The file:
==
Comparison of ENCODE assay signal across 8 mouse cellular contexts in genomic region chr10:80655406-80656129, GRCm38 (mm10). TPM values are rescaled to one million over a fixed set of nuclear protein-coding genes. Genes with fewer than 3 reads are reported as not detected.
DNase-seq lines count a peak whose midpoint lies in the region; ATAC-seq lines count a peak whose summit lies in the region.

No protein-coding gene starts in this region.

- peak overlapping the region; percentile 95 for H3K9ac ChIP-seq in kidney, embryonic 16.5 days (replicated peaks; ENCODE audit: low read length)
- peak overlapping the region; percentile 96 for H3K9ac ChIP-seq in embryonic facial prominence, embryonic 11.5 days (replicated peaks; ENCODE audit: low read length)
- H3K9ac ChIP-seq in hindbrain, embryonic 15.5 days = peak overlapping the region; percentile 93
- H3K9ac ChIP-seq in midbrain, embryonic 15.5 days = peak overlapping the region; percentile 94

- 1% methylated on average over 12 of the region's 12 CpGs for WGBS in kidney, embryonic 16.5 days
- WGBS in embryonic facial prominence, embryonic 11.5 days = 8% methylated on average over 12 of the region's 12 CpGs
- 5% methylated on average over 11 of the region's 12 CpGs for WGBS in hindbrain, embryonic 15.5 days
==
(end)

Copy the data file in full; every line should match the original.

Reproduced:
Comparison of ENCODE assay signal across 8 mouse cellular contexts in genomic region chr10:80655406-80656129, GRCm38 (mm10). TPM values are rescaled to one million over a fixed set of nuclear protein-coding genes. Genes with fewer than 3 reads are reported as not detected.
DNase-seq lines count a peak whose midpoint lies in the region; ATAC-seq lines count a peak whose summit lies in the region.

No protein-coding gene starts in this region.

- peak overlapping the region; percentile 95 for H3K9ac ChIP-seq in kidney, embryonic 16.5 days (replicated peaks; ENCODE audit: low read length)
- peak overlapping the region; percentile 96 for H3K9ac ChIP-seq in embryonic facial prominence, embryonic 11.5 days (replicated peaks; ENCODE audit: low read length)
- H3K9ac ChIP-seq in hindbrain, embryonic 15.5 days = peak overlapping the region; percentile 93
- H3K9ac ChIP-seq in midbrain, embryonic 15.5 days = peak overlapping the region; percentile 94

- 1% methylated on average over 12 of the region's 12 CpGs for WGBS in kidney, embryonic 16.5 days
- WGBS in embryonic facial prominence, embryonic 11.5 days = 8% methylated on average over 12 of the region's 12 CpGs
- 5% methylated on average over 11 of the region's 12 CpGs for WGBS in hindbrain, embryonic 15.5 days